We all struggle (or have struggled) with suffering, and when it comes to real suffering, my friend Michele Cushatt, guest-posting today, understands the struggle firsthand. Without giving away her story (which you can read in her books and watch on my interviews), Michele knows what it’s like to lose her footing and to wonder if she’d ever again be able to stand. She also knows what it’s like to cry out to God for grace and discover the miracle of His presence and His purpose right here, right now
—Colleen Swindoll Thompson
“I will refresh the weary and satisfy the faint.” —Jeremiah 31:25 NIV Recently, I found out a dear friend is in hospice. After years of fighting breast cancer, she now faces the imminent end of her life. My heart hurts.
(Image from Unsplash)
Over the years of our friendship, I’ve watched her face her foe with joy and unwavering belief in God. Her spirit—even in her real moments of struggle—gave me courage when I faced my own life-and-death battle. It gives me strength still.
And yet today, my heart feels only grief.
Christ, our ever present strength, our unconditionally loving and kind and forgiving Lord is waiting for you to reach out and rest in His calm hands.
Without question, he defined what it meant to be a “Renaissance Man.” Michelangelo—born Michelangelo di Lodovico Buonarroti Simoni—is remembered as one of the most gifted Italian sculptors, painters, architects, and poets of all time.
(Image from Unsplash)
In fact, some say his approach to art was almost mystical. It’s been said he would study the blank canvas or chunk of marble and see in its shadows the finished product. Only then would he begin to create works of legendary art.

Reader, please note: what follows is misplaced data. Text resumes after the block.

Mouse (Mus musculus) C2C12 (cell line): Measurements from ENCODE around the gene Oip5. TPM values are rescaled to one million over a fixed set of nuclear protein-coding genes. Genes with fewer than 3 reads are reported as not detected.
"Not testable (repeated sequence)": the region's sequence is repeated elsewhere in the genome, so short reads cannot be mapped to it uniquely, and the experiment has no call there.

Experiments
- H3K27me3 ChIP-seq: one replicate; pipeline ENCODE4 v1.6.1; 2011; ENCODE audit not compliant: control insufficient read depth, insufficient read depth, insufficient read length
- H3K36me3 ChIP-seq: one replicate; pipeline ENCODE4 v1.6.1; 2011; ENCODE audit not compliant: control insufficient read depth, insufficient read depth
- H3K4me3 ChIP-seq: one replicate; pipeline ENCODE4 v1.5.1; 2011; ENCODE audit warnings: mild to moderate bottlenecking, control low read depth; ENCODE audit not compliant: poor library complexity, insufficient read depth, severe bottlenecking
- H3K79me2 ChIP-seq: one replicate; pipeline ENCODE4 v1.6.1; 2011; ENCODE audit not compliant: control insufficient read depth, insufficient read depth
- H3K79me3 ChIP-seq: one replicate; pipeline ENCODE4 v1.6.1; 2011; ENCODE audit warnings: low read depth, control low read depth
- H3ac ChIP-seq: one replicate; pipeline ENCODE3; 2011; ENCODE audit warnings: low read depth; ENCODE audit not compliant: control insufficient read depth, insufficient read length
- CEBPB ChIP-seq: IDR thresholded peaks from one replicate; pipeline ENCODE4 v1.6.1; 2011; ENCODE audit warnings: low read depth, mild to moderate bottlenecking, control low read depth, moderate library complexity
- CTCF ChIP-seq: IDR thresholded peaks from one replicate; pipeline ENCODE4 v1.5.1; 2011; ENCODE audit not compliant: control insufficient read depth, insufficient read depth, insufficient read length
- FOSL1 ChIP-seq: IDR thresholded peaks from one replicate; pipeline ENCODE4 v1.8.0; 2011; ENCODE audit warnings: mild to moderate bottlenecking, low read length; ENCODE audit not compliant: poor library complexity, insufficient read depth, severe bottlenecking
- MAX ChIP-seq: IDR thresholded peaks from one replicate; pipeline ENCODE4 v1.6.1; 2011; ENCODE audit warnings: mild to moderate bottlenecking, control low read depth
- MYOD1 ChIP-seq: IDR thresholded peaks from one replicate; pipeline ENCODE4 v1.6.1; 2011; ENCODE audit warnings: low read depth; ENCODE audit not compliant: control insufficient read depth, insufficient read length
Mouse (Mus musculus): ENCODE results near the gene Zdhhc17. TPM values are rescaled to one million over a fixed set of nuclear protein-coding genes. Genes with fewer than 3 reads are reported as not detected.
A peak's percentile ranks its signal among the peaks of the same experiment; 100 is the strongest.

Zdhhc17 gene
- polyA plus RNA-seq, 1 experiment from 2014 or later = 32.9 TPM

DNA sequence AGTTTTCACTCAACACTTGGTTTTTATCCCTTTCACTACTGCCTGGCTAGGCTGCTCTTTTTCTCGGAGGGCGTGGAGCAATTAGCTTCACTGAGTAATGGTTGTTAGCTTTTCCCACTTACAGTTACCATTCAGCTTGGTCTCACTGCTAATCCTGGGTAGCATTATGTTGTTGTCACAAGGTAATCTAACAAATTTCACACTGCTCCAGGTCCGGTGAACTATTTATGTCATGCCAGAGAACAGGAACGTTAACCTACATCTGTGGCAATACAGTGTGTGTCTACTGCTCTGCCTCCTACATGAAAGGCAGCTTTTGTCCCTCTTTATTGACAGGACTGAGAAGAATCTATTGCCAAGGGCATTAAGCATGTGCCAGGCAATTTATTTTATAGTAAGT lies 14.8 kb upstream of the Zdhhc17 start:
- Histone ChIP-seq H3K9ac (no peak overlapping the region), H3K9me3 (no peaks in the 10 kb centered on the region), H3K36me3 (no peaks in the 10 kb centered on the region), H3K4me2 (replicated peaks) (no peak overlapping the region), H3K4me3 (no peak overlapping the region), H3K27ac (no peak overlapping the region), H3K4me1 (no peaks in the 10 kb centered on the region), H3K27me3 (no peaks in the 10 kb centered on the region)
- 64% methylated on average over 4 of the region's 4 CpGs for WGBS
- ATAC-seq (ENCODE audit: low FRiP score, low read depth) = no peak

As with all sculpting and shaping processes, a variety of tools were needed. Some rocky surfaces required . . .
God hears our silence, which demonstrates our faith that God is with us wherever we are.
It’s been referred to as . . .
- The “Golden Rule”
- The law of reciprocity
- Proactive action
- WWJD (What Would Jesus Do?)
- Strong moral code of conduct
DO UNTO OTHERS AS YOU WOULD DO TO YOURSELF!
In other words . . . just be kind. Easier said than done.
Because we live in a broken world, because hurt people hurt people, because it’s easier and cheaper to be bitter than forgiving, and because the church often lacks understanding about mental health care few address their wounds in a healthy manner.
In addition, most therapists are underfunded, cannot find reasonable office space, and often must office too far away from their homes. Because mental illnesses rank in the highest disability category, something must change.
Heather Nelson, founder and executive director of Khesed Wellness, has worked to make healing more affordable and available for those seeking mental health care. She seeks to bridge the gap between churches and mental health communities. Heather specializes in the intersection of faith and sexuality.
Come what may, God is not defined by what we encounter or endure.
He clung to his phone like a threadbare lifeline. Hearing his laugh is a symphony of joy . . . it’s not the norm for him in life. My son Jon is now 19 and a HALF—that half is desperately important to him.
(Image from Pixabay)
For his whole life, he’s been in pain:
He’s aware he doesn’t fit this world. As his mother, I must say there are very few things more difficult than raising a child who “doesn’t fit.”
The unspoken message rings loud and clear on a daily basis: he regularly receives attention from medical specialists, education teams, or worse, bullies and people who look through him as if he weren’t there.
His loneliness is almost suffocating at times.
For 19 and a HALF years, we have tried almost everything . . .
Painful events, shocking discoveries, and dark valleys offer us the choice to either trust God’s Word or ignore it.
Snow White and the Seven Dwarfs . . . who isn’t familiar with those jolly dwarfs whistling while they worked? I still remember the clink-clank of their mining tools, the whistling as they walked home.
(Image from Pixabay)
The magic of those old Disney movies stay with us.
But what happens when there is no movie-magic, no joy? What happens when the whistling stops?